Today’s Marvel panel absolutely dominated Hall H. It was just loaded with the goods, including first looks at Spider-Man: Homecoming (you can scope my summary here) and Guardians of the Galaxy Vol. 2, and a new Doctor Strange trailer. But the real treat from Scott Derrickson’s head trip into the realm of inter-dimensional mysticism came in the form of an uncut, long sequence from the Benedict Cumberbatch-led superhero adaptation.
To present the footage, Cumberbatch and Derrickson were joined on stage by cast members Rachel McAdams, Tilda Swinton, Benedict Wong, Chiwetel Ejiofor and Mads Mikkelsen, who teased how their roles have been adapted from the comics. For one thing, Mordo isn’t a straight up rival, but a mentor to Stephen Strange as he undergoes his unique journey to becoming the sorcerer supreme. And as for Mikkelsen’s villain, he certainly doesn’t see himself as one, but rather as a true believer in the teachings of the Ancient One who’s on a mission to shape the universe in his image of what’s most beautiful. While it was nice to hear from the cast, it was the fully-edited scene that stole the show…well, that and the tremendous lightshow that preceded it.
In a move that portends the trippy, mind-bending nature of the film’s material, Marvel kicked off their Doctor Strange presentation by opening the screens across Hall H, and sending billows of smoke down into the audience — smoke that was then used as a secondary projection screen on which streams of light, symbols, and imagery were projected, eventually etching out the Doctor Strange symbol. It was a grand introduction that brought the house to a standing ovation. Marvel sure knows how to put on a show.
Now, to that footage. We open on an overhead shot that scans a city in Tibet where Stephen Strange is desperately searching for The Ancient One’s temple in hopes of healing his recently devastated hands. He asks and asks, pestering people on the street, but no one has the answer. Suddenly he spies a man in a hooded cloak, Mordo, who turns around to offer Strange this advice: “Forget everything you think you know.” They head to “the sanctuary of our Ancient One.” “Does he have a real name?” Strange says with his signature snark before correcting himself (with more snark), “Right, forget everything I think I know, sorry.”
Inside the sanctuary, two of The Ancient One’s disciples immediately remove his coat, one brisks past and hands him a cup, as he heads to a wizened old man meditating nearby, a balding woman comes and pours tea in his cup. He addressed the old man as the ancient one, but it’s the woman pouring his tea who answers. “Mr. Strange,” she greets him. “Doctor, actually,” he replies with another dose of that snark. “Well, no not anymore,” she replies. “Isn’t that why you’re here?”
As she serves his tea, he inquires about rumors that she healed a man with a severed spine. He asks how she corrected such a grievous injury. She insists she didn’t. “He couldn’t walk; I convinced him that he could.” He thinks she’s discovered cellular regeneration, she corrects him. “I know how to reorient the spirit to better heal the body.” He’s skeptical. She shows him a map of the chakras. Now, he’s irritated. “I’ve seen that before…in gift shops.” She shows him a map of acupuncture, and another of an MRI scan. “Each of those was made by somebody who can see the part, but not the whole.”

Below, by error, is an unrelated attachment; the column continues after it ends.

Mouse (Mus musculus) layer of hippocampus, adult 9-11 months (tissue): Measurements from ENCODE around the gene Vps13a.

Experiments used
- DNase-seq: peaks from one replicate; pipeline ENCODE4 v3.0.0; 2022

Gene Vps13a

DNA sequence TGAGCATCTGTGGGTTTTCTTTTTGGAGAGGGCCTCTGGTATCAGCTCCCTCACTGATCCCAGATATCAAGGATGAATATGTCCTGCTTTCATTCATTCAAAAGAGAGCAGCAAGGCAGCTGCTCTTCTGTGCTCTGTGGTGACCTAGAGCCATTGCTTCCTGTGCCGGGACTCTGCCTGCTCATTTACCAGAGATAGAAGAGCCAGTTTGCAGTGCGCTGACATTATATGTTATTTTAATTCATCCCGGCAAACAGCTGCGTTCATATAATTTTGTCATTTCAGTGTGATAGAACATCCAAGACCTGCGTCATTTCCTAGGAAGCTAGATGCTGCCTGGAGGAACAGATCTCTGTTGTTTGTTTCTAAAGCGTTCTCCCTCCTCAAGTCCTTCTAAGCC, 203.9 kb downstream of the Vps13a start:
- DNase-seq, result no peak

Now, he’s angry. “We are matter and nothing more,” he says vehemently, his rage growing as he looses hope in being healed. “You think too little of yourself,” she tells him calmly and he comes at her, yelling, “I see through you!” He touches her and in that moment she soul-punches his astral body out of his physical form.
Ever the skeptic, he accuses her of drugging her tea. Mordo looks on, a slight look of amusement on his face. She assures him it’s nothing but tea…well, tea and a little honey. “Open your eyes. Have a good trip, Mr. Strange.” She touches him and sends him flying through space and dimensions. He’s out in space and a butterfly floats by. Then he’s disintegrating, crumbling into jagged pieces. He’s reconfiguring in streams of light; wavering, solid, brilliant — the colors evolving across color pallets — now neon, now dark and warm-toned. He travels across beams of light and energy, reality shifting around him until he lands on his knees back at her feet. Hands shaking, he looks up at her and implores, “Teach me.”
We see them traveling through space again, jumping through portals. A city is being reconfigured sort of Inception style. Suddenly they’re on a frozen mountain top. Back in the sanctuary, she asks him how he became such a skilled surgeon. “Study and practice,” says and she responds with a knowing nod.
We cut to the inside of an ancient, vast library where we meet the reenvisioned Wong, who Benedict Wong was quick to clarify is no longer a tea-fetching manservant, but a master of the mystic arts and drill sergeant of sorts. Wong introduces himself. “Just Wong?” Strange quips. “Like Adele? Or…Aristotle? Bono? Eminem?” Wong is not amused. “I am the guardian of these books,” he tells him. “If one volume from this collection should be stolen, you’d be dead before you left the compound.” He’s deadly serious. Strange, of course, is not. “What if you’re just overdue? Any late fees I should know about?” Wong remains unamused. “People used to think I was funny,” he says. “Did that work for you?” Wong replies.
It’s a solid extended clip that introduces many of the key players — though we still haven’t properly met Mikkelsen’s villain — and shows off the film’s reality-bending nature. For now, Marvel has yet to release the clip online, but for the time being, you can check out the Doctor Strange Comic-Con trailer here.